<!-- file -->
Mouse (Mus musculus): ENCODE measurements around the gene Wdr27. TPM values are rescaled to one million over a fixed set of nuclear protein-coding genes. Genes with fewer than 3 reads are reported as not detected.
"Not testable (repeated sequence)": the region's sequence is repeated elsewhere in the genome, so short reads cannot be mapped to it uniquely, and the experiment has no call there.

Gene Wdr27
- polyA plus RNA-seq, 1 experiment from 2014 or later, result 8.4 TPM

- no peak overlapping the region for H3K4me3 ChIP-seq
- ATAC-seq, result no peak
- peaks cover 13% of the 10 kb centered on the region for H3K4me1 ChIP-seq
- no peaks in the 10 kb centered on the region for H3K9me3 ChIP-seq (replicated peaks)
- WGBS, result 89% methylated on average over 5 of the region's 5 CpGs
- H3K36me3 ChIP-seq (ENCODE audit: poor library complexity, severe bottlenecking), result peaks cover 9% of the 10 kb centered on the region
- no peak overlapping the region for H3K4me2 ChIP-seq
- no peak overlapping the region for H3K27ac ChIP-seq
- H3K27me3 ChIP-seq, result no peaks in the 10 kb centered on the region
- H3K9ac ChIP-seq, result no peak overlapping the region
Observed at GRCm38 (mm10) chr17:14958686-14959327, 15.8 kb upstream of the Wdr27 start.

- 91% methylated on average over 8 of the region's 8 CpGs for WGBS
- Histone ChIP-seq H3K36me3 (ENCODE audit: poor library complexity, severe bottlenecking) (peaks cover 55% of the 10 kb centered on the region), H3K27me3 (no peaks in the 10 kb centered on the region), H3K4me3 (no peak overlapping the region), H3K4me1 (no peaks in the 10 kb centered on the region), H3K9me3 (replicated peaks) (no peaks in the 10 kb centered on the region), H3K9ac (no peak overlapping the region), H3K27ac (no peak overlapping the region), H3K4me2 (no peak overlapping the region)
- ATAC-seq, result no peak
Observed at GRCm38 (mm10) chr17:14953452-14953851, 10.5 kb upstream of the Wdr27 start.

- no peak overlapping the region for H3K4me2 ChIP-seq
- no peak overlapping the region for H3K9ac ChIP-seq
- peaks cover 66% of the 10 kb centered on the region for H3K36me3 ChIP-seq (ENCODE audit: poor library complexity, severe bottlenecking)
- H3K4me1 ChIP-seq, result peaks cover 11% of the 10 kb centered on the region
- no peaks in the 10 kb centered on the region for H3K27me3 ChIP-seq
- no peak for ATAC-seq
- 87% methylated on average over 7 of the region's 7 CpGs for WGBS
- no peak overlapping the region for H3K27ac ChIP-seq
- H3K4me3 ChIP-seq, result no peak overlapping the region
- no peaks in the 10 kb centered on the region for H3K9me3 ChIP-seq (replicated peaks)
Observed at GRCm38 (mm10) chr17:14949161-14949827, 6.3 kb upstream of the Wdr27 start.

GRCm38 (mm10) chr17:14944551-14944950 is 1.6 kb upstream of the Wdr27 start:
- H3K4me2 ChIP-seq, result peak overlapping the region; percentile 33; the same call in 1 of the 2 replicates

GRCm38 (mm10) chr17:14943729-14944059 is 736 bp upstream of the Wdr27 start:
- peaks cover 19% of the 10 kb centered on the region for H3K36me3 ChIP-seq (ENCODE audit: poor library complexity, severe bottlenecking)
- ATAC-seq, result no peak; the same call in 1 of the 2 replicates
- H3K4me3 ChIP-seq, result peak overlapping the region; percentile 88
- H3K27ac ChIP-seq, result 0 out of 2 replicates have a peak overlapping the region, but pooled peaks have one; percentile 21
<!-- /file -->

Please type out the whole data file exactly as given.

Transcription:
Mouse (Mus musculus): ENCODE measurements around the gene Wdr27. TPM values are rescaled to one million over a fixed set of nuclear protein-coding genes. Genes with fewer than 3 reads are reported as not detected.
"Not testable (repeated sequence)": the region's sequence is repeated elsewhere in the genome, so short reads cannot be mapped to it uniquely, and the experiment has no call there.

Gene Wdr27
- polyA plus RNA-seq, 1 experiment from 2014 or later, result 8.4 TPM

- no peak overlapping the region for H3K4me3 ChIP-seq
- ATAC-seq, result no peak
- peaks cover 13% of the 10 kb centered on the region for H3K4me1 ChIP-seq
- no peaks in the 10 kb centered on the region for H3K9me3 ChIP-seq (replicated peaks)
- WGBS, result 89% methylated on average over 5 of the region's 5 CpGs
- H3K36me3 ChIP-seq (ENCODE audit: poor library complexity, severe bottlenecking), result peaks cover 9% of the 10 kb centered on the region
- no peak overlapping the region for H3K4me2 ChIP-seq
- no peak overlapping the region for H3K27ac ChIP-seq
- H3K27me3 ChIP-seq, result no peaks in the 10 kb centered on the region
- H3K9ac ChIP-seq, result no peak overlapping the region
Observed at GRCm38 (mm10) chr17:14958686-14959327, 15.8 kb upstream of the Wdr27 start.

- 91% methylated on average over 8 of the region's 8 CpGs for WGBS
- Histone ChIP-seq H3K36me3 (ENCODE audit: poor library complexity, severe bottlenecking) (peaks cover 55% of the 10 kb centered on the region), H3K27me3 (no peaks in the 10 kb centered on the region), H3K4me3 (no peak overlapping the region), H3K4me1 (no peaks in the 10 kb centered on the region), H3K9me3 (replicated peaks) (no peaks in the 10 kb centered on the region), H3K9ac (no peak overlapping the region), H3K27ac (no peak overlapping the region), H3K4me2 (no peak overlapping the region)
- ATAC-seq, result no peak
Observed at GRCm38 (mm10) chr17:14953452-14953851, 10.5 kb upstream of the Wdr27 start.

- no peak overlapping the region for H3K4me2 ChIP-seq
- no peak overlapping the region for H3K9ac ChIP-seq
- peaks cover 66% of the 10 kb centered on the region for H3K36me3 ChIP-seq (ENCODE audit: poor library complexity, severe bottlenecking)
- H3K4me1 ChIP-seq, result peaks cover 11% of the 10 kb centered on the region
- no peaks in the 10 kb centered on the region for H3K27me3 ChIP-seq
- no peak for ATAC-seq
- 87% methylated on average over 7 of the region's 7 CpGs for WGBS
- no peak overlapping the region for H3K27ac ChIP-seq
- H3K4me3 ChIP-seq, result no peak overlapping the region
- no peaks in the 10 kb centered on the region for H3K9me3 ChIP-seq (replicated peaks)
Observed at GRCm38 (mm10) chr17:14949161-14949827, 6.3 kb upstream of the Wdr27 start.

GRCm38 (mm10) chr17:14944551-14944950 is 1.6 kb upstream of the Wdr27 start:
- H3K4me2 ChIP-seq, result peak overlapping the region; percentile 33; the same call in 1 of the 2 replicates

GRCm38 (mm10) chr17:14943729-14944059 is 736 bp upstream of the Wdr27 start:
- peaks cover 19% of the 10 kb centered on the region for H3K36me3 ChIP-seq (ENCODE audit: poor library complexity, severe bottlenecking)
- ATAC-seq, result no peak; the same call in 1 of the 2 replicates
- H3K4me3 ChIP-seq, result peak overlapping the region; percentile 88
- H3K27ac ChIP-seq, result 0 out of 2 replicates have a peak overlapping the region, but pooled peaks have one; percentile 21